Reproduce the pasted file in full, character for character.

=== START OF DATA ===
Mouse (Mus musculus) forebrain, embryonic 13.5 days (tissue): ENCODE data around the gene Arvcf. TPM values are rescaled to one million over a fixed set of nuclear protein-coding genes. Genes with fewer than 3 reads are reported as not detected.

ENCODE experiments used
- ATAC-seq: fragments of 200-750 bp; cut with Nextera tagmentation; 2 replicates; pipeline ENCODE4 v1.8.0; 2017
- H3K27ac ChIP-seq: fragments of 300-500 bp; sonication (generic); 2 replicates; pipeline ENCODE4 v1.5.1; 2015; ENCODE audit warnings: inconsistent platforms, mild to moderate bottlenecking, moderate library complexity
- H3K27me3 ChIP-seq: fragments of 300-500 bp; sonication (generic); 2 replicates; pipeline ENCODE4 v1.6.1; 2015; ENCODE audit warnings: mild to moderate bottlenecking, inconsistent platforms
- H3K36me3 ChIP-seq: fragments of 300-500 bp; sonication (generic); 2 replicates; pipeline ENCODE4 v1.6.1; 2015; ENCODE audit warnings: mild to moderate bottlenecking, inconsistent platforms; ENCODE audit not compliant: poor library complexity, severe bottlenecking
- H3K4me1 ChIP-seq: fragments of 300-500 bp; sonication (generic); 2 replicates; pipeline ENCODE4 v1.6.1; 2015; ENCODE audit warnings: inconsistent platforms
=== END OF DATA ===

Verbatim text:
Mouse (Mus musculus) forebrain, embryonic 13.5 days (tissue): ENCODE data around the gene Arvcf. TPM values are rescaled to one million over a fixed set of nuclear protein-coding genes. Genes with fewer than 3 reads are reported as not detected.

ENCODE experiments used
- ATAC-seq: fragments of 200-750 bp; cut with Nextera tagmentation; 2 replicates; pipeline ENCODE4 v1.8.0; 2017
- H3K27ac ChIP-seq: fragments of 300-500 bp; sonication (generic); 2 replicates; pipeline ENCODE4 v1.5.1; 2015; ENCODE audit warnings: inconsistent platforms, mild to moderate bottlenecking, moderate library complexity
- H3K27me3 ChIP-seq: fragments of 300-500 bp; sonication (generic); 2 replicates; pipeline ENCODE4 v1.6.1; 2015; ENCODE audit warnings: mild to moderate bottlenecking, inconsistent platforms
- H3K36me3 ChIP-seq: fragments of 300-500 bp; sonication (generic); 2 replicates; pipeline ENCODE4 v1.6.1; 2015; ENCODE audit warnings: mild to moderate bottlenecking, inconsistent platforms; ENCODE audit not compliant: poor library complexity, severe bottlenecking
- H3K4me1 ChIP-seq: fragments of 300-500 bp; sonication (generic); 2 replicates; pipeline ENCODE4 v1.6.1; 2015; ENCODE audit warnings: inconsistent platforms